SPECS

    1. A total of 8 thrusters have been used in Matsya 5 as compared to Matsya 4 in which 6 thrusters were only used .
    2. These 8 thrusters provide all possible 6 degrees of freedom to the vehicle.
    3. The centroid of the isosceles triangle of heave thrusters, the midpoint of the sway thrusters and the Centre of Gravity (CG) of the vehicle have been made collinear for maximum overall stability.

    1. Matsya 5 has only one gripper mounted on the right side of the frame. Matsya 4 had two grippers, one on each side of the frame.
    2. Matsya 5 has two marker droppers and the actuation system has been optimized to use only one pneumatic piston as opposed to two in Matsya 4A.

    1. A Dynamic Mission Planner was implemented that is capable of switching tasks in between based on the feedback from vision.
    2. The Mission Planner design was also changed to provide more layers of abstractions, thereby creating a more modular structure that made writing tasks easier and less error-prone.
    3. The modular structure was achieved by grouping all tasks related to one physical object as subtasks of one parent task.
    4. Whenever the parent task is executed, the vehicle scans for the corresponding physical object. When the object is found, the vehicle executes each of the subtasks one by one.
    5. The state machine was shifted to a probabilistic model, where the decisions are based on the probability of pose detection from vision.
    1. Added CAN communication system for more robustness. In the motor driving board, we used 8 BlueESC from BlueRobotics.
    2. Instead of Beagle-Bone Black (ARM Cortex-A8 processor), we used Atmega328p on the GPIO board.
    3. We built our transmission and receiver system on UART for communicating between two vehicles.
    4. In addition, safety features such as reverse battery voltage protection, over-current protection and soft kill for thrusters are also added.

    1. The Navigator module’s algorithms were improved to break down set points to minimize the time taken in transition from one point to another with an auto timeout being implemented by estimating the time for transition.
    2. The DAQ system used to collect acoustics data from the hydrophones was earlier run on a virtual machine running Windows (as that is the only OS supported by the manufacturer).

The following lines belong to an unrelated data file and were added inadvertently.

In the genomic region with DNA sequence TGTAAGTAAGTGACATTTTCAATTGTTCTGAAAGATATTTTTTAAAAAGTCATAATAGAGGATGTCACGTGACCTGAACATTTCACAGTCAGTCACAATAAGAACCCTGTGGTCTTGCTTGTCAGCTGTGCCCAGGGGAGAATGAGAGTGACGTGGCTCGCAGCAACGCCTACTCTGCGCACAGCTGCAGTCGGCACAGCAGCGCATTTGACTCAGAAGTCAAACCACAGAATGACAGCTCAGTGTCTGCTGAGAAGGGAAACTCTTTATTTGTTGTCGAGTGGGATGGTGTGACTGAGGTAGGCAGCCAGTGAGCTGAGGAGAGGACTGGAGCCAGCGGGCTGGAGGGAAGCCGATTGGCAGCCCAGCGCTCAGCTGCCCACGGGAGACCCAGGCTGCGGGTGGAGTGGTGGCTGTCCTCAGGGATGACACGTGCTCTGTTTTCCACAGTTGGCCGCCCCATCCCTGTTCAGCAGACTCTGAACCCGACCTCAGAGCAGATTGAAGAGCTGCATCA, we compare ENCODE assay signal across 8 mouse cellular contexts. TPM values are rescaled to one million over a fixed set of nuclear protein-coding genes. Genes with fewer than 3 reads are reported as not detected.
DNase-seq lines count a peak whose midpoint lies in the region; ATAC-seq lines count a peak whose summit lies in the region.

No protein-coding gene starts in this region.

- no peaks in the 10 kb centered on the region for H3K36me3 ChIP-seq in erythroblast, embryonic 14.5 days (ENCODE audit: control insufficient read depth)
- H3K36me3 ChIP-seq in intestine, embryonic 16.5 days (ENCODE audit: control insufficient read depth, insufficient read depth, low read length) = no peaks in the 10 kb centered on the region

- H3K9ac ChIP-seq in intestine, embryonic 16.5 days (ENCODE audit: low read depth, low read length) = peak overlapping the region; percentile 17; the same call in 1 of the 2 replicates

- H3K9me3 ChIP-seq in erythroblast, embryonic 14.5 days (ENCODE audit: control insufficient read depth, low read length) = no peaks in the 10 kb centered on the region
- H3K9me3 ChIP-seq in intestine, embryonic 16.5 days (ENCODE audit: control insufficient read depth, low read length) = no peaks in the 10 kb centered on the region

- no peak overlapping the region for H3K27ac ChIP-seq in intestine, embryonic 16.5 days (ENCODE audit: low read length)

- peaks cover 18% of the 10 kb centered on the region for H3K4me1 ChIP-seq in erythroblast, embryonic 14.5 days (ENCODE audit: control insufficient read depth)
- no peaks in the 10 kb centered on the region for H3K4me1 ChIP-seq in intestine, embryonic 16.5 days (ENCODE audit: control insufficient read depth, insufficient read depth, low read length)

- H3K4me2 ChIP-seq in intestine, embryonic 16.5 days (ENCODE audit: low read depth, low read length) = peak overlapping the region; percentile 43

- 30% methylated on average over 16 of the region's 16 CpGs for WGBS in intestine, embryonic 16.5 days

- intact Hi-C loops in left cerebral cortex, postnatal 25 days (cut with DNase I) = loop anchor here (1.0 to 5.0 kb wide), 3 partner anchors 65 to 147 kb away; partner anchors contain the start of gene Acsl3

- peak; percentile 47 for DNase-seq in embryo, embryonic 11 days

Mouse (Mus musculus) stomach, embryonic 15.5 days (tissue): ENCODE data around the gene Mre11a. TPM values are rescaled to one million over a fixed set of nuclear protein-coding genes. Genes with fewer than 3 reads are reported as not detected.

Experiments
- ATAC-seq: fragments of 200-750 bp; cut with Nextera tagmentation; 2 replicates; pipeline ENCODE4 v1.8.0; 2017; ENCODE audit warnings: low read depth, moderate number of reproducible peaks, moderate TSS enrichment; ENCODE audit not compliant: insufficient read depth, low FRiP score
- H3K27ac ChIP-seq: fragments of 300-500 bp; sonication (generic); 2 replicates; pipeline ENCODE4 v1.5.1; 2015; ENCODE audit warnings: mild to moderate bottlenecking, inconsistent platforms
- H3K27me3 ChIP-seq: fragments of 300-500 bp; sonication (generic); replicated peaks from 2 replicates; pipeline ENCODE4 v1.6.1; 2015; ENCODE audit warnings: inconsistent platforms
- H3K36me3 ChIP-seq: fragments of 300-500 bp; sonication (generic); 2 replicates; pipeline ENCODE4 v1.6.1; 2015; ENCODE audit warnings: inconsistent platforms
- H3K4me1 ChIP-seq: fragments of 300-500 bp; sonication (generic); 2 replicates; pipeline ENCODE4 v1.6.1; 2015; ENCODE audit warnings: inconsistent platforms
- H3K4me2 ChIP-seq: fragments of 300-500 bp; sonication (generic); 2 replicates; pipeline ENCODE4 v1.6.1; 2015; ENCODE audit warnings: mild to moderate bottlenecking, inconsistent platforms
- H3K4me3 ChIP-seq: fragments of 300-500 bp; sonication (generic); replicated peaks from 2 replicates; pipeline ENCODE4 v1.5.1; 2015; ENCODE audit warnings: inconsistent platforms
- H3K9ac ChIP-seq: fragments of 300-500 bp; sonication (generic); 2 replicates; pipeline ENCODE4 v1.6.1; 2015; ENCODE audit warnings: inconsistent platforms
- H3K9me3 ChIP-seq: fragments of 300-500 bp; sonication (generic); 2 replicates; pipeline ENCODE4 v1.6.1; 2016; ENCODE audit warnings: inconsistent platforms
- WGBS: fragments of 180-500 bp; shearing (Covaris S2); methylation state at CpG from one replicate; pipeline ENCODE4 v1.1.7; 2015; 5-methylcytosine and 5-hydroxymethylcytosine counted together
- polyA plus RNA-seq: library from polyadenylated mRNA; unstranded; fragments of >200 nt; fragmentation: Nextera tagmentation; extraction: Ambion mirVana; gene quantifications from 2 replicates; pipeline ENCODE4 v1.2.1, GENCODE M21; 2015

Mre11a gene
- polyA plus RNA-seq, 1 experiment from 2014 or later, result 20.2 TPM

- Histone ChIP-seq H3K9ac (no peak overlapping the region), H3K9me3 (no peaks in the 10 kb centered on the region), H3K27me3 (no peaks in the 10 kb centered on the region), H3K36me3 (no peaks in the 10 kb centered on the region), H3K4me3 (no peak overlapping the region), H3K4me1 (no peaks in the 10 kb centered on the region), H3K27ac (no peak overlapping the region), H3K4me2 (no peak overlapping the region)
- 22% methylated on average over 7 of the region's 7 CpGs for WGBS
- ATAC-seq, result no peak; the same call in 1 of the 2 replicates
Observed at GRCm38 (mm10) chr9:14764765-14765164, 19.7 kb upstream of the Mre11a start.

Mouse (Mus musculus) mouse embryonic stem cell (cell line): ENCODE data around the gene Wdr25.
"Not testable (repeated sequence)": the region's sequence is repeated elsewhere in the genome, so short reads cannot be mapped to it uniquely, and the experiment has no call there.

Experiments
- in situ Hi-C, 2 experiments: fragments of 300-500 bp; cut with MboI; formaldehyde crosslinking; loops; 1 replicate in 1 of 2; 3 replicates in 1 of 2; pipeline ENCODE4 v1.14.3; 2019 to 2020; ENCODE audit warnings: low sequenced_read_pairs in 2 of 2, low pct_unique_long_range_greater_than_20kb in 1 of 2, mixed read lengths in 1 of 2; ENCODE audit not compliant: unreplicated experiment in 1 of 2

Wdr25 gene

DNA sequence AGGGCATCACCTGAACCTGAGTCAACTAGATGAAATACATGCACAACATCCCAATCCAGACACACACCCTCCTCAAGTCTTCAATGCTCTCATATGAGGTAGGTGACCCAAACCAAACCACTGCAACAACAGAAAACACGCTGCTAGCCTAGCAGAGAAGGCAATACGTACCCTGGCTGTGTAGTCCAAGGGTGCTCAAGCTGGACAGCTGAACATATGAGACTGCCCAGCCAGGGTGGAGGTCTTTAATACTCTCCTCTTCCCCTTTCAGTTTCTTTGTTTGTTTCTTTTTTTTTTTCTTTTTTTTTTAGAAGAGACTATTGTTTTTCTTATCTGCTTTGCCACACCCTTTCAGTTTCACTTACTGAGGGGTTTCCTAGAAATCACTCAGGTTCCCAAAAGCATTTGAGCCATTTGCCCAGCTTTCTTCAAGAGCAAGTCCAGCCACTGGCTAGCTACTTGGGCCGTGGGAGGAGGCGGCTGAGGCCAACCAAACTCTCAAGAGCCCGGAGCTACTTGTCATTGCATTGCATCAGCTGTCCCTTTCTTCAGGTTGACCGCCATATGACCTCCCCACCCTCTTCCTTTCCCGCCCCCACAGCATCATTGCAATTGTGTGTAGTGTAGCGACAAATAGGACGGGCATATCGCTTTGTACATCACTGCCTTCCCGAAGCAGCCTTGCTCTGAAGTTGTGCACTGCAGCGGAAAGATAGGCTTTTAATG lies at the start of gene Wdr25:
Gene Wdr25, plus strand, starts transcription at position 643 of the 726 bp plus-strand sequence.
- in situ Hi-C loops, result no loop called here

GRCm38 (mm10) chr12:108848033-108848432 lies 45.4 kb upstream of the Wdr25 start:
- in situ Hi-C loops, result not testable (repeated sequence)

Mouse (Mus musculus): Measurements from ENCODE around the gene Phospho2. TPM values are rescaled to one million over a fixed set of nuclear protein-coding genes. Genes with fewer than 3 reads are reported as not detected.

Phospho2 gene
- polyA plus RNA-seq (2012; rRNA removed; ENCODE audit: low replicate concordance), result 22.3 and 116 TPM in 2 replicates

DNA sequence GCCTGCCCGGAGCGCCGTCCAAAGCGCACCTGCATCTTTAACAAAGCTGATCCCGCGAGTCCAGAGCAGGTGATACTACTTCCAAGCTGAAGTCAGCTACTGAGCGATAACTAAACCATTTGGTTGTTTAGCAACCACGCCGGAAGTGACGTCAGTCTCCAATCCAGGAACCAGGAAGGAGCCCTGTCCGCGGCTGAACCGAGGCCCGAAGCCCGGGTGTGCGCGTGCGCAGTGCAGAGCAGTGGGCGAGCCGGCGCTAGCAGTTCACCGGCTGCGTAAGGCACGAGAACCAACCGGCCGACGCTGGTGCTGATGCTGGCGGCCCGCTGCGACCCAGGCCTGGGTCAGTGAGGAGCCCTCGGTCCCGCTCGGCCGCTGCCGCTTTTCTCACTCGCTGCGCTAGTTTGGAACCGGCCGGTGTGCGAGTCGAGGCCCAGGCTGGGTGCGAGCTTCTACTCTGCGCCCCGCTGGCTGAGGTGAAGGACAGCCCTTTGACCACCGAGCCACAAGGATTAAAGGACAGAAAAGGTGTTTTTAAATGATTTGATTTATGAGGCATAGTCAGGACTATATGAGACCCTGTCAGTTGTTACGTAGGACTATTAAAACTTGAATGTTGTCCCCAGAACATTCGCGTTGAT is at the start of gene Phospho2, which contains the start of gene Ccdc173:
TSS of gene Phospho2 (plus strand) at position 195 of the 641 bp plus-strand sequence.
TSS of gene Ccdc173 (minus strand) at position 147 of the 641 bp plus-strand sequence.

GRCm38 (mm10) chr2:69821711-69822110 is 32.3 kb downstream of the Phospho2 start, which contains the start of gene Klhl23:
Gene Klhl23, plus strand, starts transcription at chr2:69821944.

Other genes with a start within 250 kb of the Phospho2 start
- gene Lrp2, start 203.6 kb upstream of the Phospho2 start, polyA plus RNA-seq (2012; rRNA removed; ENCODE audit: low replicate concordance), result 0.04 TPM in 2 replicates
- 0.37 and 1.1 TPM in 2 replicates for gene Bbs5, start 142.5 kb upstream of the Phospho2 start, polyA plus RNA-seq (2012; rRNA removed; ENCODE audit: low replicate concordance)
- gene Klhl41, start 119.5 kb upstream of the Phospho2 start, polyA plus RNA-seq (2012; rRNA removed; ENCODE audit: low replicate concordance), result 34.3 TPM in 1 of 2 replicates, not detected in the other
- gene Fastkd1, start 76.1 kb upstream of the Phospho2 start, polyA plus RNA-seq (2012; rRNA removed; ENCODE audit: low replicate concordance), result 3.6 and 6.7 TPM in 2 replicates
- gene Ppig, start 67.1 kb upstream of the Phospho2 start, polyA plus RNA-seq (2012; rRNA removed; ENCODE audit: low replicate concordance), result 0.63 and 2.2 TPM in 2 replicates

3. It was reverse engineered in Matsya 5 to enable us to run it natively on Ubuntu, thus improving speed and eliminating the stability issues arising from VM.

Matsya 6

The sixth variant of Matsya saw major design changes to address pressing issues such as heating leading to multiple electrical failures and reducing the size of the vehicle in general for better control.

Specifications Vehicle Details
DoF 6 (Roll, Pitch, Yaw, Surge, Sway, Heave)
Weight 37 kgs
Dimensions 1051mm x 442mm x 609mm
Endurance 240 Minutes
Depth Rating 150 feet
Pressure Vessels Separate hulls for Electronics, Batteries, Cameras, IMU and DVL.
Actuation System Assembly of eight thrusters, Markers, Gripper and Torpedos
Power Lithium Polymer Batteries
Feedback Control Visual, Inertial, Pressure, DVL and Acoustic

SPECS

    1. The bringing of PWM signal wires through a separate penetrator reduced interference and attenuation significantly.
    2. The latest variant of Matsya has cylindrical battery hulls, as opposed to cuboidal hulls used in the previous iteration.
    3. This particular change helped reduce disassembly time considerably, thus increasing the ease of removing the batteries for recharging.
    4. A dome structure has been added on the front-facing plane of the hull to reduce drag.
    5. Heavy parts bearing regions have been designed such that the load-bearing capacity in the vertical direction remains high.

    1. The vehicle has 8 thrusters, which makes movement in all the six DOF (Degrees Of Freedom) achievable.
    2. It also has other manipulation systems, namely the arm, the gripper, torpedo shooter, and the marker dropper (which has a reloading capacity).
    3. The latter two are actuated using high-pressure pneumatic actuators.
    4. The 1 DOF arm's split-finger gripper is also actuated by a pneumatic actuator.

    1. It has been installed for easier debugging and management of the electrical subsystem of the machine.
    2. The Debug Board’s job is to capture data from various parts of the machine, like the electrical stack, PWM Channels, thruster current values from the ESCs, and the motherboard itself.
    3. The Debug Board sends data to the motherboard for any real-time decisions that would need to be made and stores it in the SD card for future analysis.
    4. It also displays the data on an LCD screen for easier debugging.

    1. Developed a framework for Dynamic Modelling of the vehicle for further development in controls, localization, and simulation.
    2. We also implemented a MIMO Linear Quadratic Regulator (LQR) Controller to replace our 6 SISO PID Controllers.
    3. Mission planner was also simplified to take minimal parameters just before deployment, making it very competition-friendly.
    4. The decision-making process is almost linear, and it inherits task-grouping from the previous design.
    5. A New Artificial Potential Field based Path Planner was developed for obstacle avoidance.
    6. A plugin was developed for Gazebo to automatically detect tasks in the camera frame and draw bounding boxes around them for ML training. This labelling process was previously done manually and took a long time due to the size of the dataset (~1000 images per task).

    1. A new hull, the ESC Hull has been designed exclusively for ESCs (Electronic Speed Controllers) that would house all the ESCs along with the related circuitry.
    2. A power distribution box to avoid wire clutter was added along with a mechanical latch relay which implements Hard-kill by physically disconnecting the batteries should there be any failures.
    3. Real-time current and PWM monitoring is done for the thrusters so that any issues can easily be resolved and debugged.